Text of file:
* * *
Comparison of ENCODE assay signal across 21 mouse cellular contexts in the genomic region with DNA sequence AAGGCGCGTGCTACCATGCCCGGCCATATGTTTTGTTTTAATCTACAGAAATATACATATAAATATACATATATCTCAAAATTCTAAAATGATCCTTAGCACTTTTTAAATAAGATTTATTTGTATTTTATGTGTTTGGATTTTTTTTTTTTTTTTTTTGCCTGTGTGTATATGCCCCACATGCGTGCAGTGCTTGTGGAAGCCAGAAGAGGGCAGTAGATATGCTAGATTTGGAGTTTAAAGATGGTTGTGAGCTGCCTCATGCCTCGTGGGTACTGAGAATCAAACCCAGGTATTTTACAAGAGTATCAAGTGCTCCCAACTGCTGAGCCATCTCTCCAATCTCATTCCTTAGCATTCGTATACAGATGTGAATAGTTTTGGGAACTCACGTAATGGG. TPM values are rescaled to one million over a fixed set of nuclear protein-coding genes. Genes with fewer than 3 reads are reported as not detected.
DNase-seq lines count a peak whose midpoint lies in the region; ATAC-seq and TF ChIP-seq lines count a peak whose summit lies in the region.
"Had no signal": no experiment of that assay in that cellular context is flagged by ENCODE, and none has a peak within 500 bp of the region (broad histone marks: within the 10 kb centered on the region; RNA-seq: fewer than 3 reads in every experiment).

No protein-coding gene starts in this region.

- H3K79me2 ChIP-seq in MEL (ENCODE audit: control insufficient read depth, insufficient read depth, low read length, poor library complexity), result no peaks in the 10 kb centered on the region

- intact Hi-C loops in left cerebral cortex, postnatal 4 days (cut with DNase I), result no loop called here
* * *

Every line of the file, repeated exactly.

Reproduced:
Comparison of ENCODE assay signal across 21 mouse cellular contexts in the genomic region with DNA sequence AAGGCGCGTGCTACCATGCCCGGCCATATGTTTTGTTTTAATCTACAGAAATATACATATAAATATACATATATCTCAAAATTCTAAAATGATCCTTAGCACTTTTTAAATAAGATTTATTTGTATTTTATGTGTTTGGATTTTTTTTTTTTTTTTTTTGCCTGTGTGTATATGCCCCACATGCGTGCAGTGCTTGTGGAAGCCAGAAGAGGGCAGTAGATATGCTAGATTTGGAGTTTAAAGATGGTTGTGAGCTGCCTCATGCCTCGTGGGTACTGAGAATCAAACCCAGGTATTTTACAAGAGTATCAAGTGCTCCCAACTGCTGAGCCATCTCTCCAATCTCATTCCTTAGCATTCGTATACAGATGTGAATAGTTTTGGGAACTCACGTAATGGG. TPM values are rescaled to one million over a fixed set of nuclear protein-coding genes. Genes with fewer than 3 reads are reported as not detected.
DNase-seq lines count a peak whose midpoint lies in the region; ATAC-seq and TF ChIP-seq lines count a peak whose summit lies in the region.
"Had no signal": no experiment of that assay in that cellular context is flagged by ENCODE, and none has a peak within 500 bp of the region (broad histone marks: within the 10 kb centered on the region; RNA-seq: fewer than 3 reads in every experiment).

No protein-coding gene starts in this region.

- H3K79me2 ChIP-seq in MEL (ENCODE audit: control insufficient read depth, insufficient read depth, low read length, poor library complexity), result no peaks in the 10 kb centered on the region

- intact Hi-C loops in left cerebral cortex, postnatal 4 days (cut with DNase I), result no loop called here